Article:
All of these integrations change – think about how often your smartphone updates itself. Lenders’ digital mortgage software needs to seamlessly adapt to integration partner updates. Let’s say the IRS conducts a regular software update. If a lender’s POS application doesn’t update along with it and the integration goes haywire, borrowers won’t be able to pull their tax information into the application. Now, the borrower will have to wait to enter that information at a later time, and the loan origination timeframe gets extended—the opposite of what digital mortgages are intended to do. Even worse, the borrower might get frustrated, abandon the application, and find another lender.

At WebMax, we configure our software to fit our clients’ needs. Whether it’s designing the front-end to fit branding guidelines, plugging into a third party’s API, or adapting to new regulations, we constantly innovate and design to ensure our clients remain on the cutting edge of the digital mortgage revolution.

A key integration for us is our bi-directional sync with Encompass, the loan origination system, which we achieved thanks to our configurability capabilities. This brings boosted efficiency and even smoother processes to loan origination workflows.

Digital POS’s and loan origination systems do not always employ two-way communication. We all know that just because a mortgage application is submitted, it does not mean that the application is complete. The borrower may re-enter to submit supplementary documents, add another bank account, or update some information. When the borrower updates his/her information in the POS application, his/her information may not get updated in the loan origination system. On the other hand, if a loan officer, processor, or underwriter updates information in the loan origination system, the POS might not receive that update.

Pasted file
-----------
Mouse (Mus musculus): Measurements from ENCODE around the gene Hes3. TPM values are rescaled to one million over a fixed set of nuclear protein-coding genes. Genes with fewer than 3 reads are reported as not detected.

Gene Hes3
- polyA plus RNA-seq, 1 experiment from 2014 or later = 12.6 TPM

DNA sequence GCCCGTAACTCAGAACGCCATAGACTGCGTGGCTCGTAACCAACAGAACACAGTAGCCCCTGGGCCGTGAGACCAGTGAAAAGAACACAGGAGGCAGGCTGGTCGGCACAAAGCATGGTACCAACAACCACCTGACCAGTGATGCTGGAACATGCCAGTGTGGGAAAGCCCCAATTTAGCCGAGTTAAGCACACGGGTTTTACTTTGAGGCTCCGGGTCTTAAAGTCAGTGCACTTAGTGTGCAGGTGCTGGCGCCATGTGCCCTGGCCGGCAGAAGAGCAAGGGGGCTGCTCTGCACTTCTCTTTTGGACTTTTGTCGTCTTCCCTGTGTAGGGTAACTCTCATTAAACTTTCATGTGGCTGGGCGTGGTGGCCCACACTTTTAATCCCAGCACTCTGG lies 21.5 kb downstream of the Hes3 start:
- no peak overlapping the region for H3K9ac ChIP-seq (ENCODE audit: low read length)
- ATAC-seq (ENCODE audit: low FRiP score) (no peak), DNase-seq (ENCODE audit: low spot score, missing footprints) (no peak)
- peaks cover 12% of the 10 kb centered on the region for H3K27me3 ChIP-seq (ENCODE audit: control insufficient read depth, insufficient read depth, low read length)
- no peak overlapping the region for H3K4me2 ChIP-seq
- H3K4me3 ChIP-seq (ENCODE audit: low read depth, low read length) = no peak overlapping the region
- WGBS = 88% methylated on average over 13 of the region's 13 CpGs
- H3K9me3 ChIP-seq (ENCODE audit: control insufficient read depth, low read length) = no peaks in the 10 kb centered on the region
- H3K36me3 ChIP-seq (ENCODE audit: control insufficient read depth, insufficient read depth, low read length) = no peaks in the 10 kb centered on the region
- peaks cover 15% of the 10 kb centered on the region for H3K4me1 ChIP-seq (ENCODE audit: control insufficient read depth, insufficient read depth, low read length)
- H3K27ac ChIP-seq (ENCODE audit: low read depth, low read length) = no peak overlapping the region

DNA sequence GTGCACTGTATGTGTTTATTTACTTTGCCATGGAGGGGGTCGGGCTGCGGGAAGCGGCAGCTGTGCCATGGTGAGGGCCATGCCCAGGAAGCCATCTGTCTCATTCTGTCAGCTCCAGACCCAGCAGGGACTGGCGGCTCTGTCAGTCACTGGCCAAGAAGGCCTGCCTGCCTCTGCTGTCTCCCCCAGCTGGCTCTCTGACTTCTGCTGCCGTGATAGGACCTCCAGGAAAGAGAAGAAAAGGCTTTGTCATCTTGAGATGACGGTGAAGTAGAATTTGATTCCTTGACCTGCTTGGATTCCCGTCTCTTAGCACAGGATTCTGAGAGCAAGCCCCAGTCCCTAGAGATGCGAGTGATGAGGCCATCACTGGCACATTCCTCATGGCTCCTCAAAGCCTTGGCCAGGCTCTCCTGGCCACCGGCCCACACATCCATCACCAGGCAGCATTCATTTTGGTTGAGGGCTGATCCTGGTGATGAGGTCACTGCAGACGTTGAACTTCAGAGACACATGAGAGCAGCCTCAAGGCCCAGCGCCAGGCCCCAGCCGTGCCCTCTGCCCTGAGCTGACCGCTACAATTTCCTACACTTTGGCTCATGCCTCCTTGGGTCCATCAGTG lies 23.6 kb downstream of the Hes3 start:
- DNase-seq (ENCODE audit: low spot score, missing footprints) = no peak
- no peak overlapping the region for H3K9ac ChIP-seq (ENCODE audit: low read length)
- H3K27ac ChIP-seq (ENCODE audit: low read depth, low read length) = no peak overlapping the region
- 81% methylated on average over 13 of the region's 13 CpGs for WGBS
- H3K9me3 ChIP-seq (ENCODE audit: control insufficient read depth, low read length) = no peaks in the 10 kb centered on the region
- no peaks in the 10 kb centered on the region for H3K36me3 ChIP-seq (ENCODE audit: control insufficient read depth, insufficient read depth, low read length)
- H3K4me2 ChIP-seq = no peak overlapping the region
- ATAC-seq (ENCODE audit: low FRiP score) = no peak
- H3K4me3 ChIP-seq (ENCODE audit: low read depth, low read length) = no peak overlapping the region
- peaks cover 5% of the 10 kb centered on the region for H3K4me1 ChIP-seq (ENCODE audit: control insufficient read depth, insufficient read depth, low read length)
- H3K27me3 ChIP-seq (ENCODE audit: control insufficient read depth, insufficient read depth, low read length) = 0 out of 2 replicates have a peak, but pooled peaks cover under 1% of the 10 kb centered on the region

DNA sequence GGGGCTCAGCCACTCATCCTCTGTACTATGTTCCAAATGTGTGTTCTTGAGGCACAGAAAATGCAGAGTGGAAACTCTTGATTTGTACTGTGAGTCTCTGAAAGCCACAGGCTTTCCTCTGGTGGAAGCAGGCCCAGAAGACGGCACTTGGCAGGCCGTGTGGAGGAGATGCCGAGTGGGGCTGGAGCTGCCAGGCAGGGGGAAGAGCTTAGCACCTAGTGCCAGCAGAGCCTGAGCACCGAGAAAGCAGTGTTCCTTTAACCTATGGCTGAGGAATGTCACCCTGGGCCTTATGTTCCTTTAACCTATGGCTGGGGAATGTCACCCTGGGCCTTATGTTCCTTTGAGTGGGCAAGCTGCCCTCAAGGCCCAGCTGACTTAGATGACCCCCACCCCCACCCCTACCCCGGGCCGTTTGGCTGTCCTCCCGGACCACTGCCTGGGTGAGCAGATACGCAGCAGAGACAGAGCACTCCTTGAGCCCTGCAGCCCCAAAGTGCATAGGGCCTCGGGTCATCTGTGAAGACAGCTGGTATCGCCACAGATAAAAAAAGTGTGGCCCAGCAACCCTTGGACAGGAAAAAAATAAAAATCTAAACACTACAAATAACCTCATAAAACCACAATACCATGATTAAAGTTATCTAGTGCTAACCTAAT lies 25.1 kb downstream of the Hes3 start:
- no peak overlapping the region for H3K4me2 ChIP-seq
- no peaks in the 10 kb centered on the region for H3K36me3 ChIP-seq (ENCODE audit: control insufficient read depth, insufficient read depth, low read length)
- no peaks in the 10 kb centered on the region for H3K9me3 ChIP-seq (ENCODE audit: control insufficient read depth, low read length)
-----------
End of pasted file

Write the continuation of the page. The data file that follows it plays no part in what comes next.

The bi-directional sync with Encompass ensures that fluid, two-way communication exists between POS applications and the loan origination system. This makes sure that loan processes are accurate and functional, and that information is up-to-date and compliant.

“It is not the strongest or the most intelligent who will survive but those who can best manage change,” said Charles Darwin.

Technology may be powerful and game-changing. But if it isn’t adaptable—configurable—then it will not last the digital mortgage revolution.

About The Author

Zachary Rosenberg is Chief Technology Officer at WebMax, LLC. Rosenberg has more than fifteen years’ experience with software development and coding. He is responsible for overseeing all technical aspects of the company and its clients. He works with executive management to grow the company through the use of technological resources and works to attain the company’s strategic goals. Rosenberg also manages client relations from a technical standpoint, conducts research for the enhancement of our products, and development tasks.